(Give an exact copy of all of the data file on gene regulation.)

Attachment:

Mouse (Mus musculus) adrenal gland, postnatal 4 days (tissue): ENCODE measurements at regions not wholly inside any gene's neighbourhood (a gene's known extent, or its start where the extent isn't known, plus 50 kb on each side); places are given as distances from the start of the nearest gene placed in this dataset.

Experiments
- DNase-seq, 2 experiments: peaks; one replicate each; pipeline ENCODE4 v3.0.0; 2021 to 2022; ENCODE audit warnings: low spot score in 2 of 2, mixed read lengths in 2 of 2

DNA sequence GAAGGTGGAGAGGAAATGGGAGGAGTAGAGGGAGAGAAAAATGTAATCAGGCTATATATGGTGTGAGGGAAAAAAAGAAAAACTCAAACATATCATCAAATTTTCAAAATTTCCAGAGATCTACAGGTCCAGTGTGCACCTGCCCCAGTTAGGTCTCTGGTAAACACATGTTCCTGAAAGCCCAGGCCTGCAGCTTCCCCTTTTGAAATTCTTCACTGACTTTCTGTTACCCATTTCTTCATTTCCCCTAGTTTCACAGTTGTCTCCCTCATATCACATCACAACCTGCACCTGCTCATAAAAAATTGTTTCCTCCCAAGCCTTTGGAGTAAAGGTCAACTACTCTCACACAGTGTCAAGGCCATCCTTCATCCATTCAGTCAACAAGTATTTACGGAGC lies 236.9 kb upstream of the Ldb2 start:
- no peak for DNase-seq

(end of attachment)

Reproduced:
Mouse (Mus musculus) adrenal gland, postnatal 4 days (tissue): ENCODE measurements at regions not wholly inside any gene's neighbourhood (a gene's known extent, or its start where the extent isn't known, plus 50 kb on each side); places are given as distances from the start of the nearest gene placed in this dataset.

Experiments
- DNase-seq, 2 experiments: peaks; one replicate each; pipeline ENCODE4 v3.0.0; 2021 to 2022; ENCODE audit warnings: low spot score in 2 of 2, mixed read lengths in 2 of 2

DNA sequence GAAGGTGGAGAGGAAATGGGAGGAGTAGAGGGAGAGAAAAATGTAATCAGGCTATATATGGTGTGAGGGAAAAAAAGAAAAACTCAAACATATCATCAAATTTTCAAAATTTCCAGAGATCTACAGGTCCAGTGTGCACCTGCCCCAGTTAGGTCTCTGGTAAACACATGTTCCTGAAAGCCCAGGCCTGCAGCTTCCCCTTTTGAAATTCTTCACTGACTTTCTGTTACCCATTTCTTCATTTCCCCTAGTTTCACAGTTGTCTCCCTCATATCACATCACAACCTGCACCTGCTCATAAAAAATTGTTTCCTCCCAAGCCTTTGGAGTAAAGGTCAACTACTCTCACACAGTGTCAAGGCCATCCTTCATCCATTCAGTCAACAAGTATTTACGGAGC lies 236.9 kb upstream of the Ldb2 start:
- no peak for DNase-seq